The new rent reforms have created some confusion over whether your landlord can keep your security deposit if you break a lease. A rule change says landlords must now “mitigate damages” for a tenant who wants to leave an apartment before the lease ends. That means they must do what they can to re-rent the unit and can’t keep it empty while they go after a departing tenant for lost rent.
Ellen Davidson, a staff attorney at the Legal Aid Society in New York, thinks this means your security deposit is safe if you provide access to the unit and the landlord incurs no lost money because of damage or unpaid bills. She says the new law incentivizes landlords to find a new tenant.
“If the landlord was able to keep the security deposit every time the tenant broke the lease, it would undermine the law that requires landlords to try and rent the apartment,” she says.
However, Manhattan real estate attorney Steven Wagner of Wagner Berkow & Brandt (a Brick Underground sponsor) says it’s an “overstatement” to say your security deposit isn’t vulnerable if you break your lease. He says the new law makes it less likely a tenant will be sued in these situations, but the damages could still include fees for repainting or paying a brokerage to re-rent the apartment.
Both agree, however, that tenants may still be on the hook for paying the rent until a tenant is found or for paying the difference if the apartment is re-rented at a lower price.
Wagner says, “The landlord is entitled to deduct itemized costs due to non-payment of rent” from the security deposit when a tenant leaves.
Davidson isn’t so sure, saying “If the tenant’s lease was through September and the tenant tells the landlord in May that as of July first the tenant is moving and pays the rent through June, the landlord doesn’t get to keep the security deposit.”
Wagner says, ultimately, confusion over whether a security deposit is protected when you break your lease will have to be cleared up by the courts.
“The new statute was written quickly and there are things that will require interpretation, like the return of the security deposit. [The law] has strengthened tenants’ rights significantly but there are plusses and minuses about it, not just in terms of interpretation but also things like the extreme limitations on [apartment and building] upgrades,” he says.
Getting landlords and tenants in sync
The law says re-renting the apartment is something the landlord is required to do in good faith according to their resources and abilities. The wording of the new laws suggests small landlords will be given more leeway than larger institutional landlords but as a renter, you will also want to make every effort to help find a new eligible tenant to take over your lease.
That could include keeping the apartment clean, making sure the landlord’s broker has access to the unit or actively spreading the word that you’re looking for a new tenant to rent your unit.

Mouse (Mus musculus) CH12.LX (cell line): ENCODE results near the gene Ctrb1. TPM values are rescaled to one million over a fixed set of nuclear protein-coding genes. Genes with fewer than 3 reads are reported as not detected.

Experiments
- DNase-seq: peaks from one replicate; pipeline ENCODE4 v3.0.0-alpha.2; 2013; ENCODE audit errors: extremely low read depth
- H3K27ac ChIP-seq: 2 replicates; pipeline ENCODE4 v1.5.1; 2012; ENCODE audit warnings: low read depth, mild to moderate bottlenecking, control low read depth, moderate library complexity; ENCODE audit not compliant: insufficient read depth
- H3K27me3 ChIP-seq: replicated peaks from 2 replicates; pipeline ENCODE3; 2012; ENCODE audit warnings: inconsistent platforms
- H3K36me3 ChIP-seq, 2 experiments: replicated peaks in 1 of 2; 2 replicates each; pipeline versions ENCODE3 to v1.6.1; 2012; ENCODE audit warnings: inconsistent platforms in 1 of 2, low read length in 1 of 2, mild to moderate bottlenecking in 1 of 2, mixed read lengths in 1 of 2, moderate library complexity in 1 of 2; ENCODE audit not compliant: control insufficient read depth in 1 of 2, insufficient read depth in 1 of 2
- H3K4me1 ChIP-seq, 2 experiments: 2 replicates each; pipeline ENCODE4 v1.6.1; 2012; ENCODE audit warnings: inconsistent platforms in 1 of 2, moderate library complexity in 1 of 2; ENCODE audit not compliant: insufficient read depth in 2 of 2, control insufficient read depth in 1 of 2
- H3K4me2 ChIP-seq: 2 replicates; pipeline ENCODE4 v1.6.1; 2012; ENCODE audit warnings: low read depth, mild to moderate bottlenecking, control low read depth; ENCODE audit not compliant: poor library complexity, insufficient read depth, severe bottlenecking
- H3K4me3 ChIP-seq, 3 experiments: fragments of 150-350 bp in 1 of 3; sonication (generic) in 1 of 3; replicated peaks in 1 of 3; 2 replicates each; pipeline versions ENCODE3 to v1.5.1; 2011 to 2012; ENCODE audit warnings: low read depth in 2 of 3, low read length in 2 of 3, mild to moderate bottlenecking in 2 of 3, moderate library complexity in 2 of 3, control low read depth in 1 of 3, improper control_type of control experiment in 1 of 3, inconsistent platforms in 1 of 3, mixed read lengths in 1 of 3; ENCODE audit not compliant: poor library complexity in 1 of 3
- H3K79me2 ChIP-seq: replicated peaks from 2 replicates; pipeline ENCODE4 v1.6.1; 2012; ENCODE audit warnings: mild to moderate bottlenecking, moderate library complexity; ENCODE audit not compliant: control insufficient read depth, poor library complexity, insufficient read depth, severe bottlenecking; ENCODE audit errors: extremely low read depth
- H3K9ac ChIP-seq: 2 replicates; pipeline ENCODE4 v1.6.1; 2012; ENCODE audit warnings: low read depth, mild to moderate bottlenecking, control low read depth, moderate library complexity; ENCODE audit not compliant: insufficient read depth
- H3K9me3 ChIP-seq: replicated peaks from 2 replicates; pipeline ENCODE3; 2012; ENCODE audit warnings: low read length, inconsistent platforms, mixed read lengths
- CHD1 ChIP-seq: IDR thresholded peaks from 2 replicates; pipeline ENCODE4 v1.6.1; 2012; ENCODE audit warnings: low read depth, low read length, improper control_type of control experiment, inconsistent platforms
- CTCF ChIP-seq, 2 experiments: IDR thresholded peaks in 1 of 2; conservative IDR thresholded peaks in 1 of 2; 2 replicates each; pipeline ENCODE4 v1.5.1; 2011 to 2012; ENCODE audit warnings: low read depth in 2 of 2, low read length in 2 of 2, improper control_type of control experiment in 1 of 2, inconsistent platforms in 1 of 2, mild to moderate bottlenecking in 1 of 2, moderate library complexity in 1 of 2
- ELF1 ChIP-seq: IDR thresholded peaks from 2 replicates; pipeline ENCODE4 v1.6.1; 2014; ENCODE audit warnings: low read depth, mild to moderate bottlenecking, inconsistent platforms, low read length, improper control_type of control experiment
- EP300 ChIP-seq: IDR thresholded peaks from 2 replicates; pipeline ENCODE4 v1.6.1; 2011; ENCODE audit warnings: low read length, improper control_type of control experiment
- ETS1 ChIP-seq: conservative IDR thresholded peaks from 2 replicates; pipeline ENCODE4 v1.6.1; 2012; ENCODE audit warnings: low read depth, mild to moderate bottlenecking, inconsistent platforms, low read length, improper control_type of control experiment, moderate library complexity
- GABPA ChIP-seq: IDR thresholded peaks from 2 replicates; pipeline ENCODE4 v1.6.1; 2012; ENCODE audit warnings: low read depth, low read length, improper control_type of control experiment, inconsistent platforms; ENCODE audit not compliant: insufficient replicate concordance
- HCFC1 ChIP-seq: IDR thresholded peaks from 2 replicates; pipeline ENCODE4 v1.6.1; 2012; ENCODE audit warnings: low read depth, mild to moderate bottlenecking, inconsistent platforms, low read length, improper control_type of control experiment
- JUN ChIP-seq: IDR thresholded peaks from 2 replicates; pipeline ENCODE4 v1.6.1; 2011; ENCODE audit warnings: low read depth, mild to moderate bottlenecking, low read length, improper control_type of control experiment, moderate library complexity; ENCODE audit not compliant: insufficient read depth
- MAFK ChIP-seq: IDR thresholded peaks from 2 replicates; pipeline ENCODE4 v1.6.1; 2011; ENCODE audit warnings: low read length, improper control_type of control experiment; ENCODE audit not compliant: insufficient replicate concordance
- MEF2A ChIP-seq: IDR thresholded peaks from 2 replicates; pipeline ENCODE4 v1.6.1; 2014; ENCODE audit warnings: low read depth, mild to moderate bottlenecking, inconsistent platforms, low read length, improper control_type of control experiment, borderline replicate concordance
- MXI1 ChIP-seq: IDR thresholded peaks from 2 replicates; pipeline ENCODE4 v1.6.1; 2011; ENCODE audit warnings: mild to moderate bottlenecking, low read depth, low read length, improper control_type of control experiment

The new rental price
According to the law, the landlord is required to rent the apartment “at fair market value or at the rate agreed to during the term of the tenancy, whichever is lower.” Davidson says this doesn’t cap the new rental price but relates to “what is the tenant on the hook for.” So, in the event a landlord cannot rent the apartment out at a price equal to or above the departing tenant’s rent, the tenant is liable for damages.
Wagner says this is also aimed at keeping rents at a reasonable price point and preventing landlords aiming for a much higher rent and claiming they cannot re-rent the apartment. This would not “mitigate damages” for the outgoing tenant. Landlords “can no longer take their own sweet time, and if they want to get more money but can’t, they will be responsible,” says Wagner.
Who pays what?
Once the new lease is in effect, the old lease is automatically terminated. The landlord and tenant are equally liable when it comes to substantiating damages: So if a landlord has lost money as a result of the lease break, he will have to prove it in order to get reimbursement from the departing tenant. If the tenant feels they have been unfairly charged, the burden is on them to prove it.
Some tenants will likely accept having their security deposit withheld as the price of being released from their lease, especially since the security deposit is now capped at one month’s rent. Adam Frisch, a leasing broker and managing principal at Lee & Associates Residential, says, “If you were to offer a tenant a choice between being sued [for a lost rental] or merely forfeiting the security deposit, I think it’s a fairly obvious choice.”
Looking ahead, all this may be a moot point as landlords grapple with other changes that require them to return a security deposit within 14 days of the tenant’s departure. Many landlords say that is nearly impossible to comply with, and some are moving to new ‘deposit free’ alternatives that require renters to pay a small monthly fee to a third party in lieu of paying a security deposit to a landlord.
Breaking a lease can be a difficult situation to navigate. If you are in this situation, you’d be well advised to be upfront with your landlord, do everything you can to help him or her re-rent the unit and accept that you may still face penalties.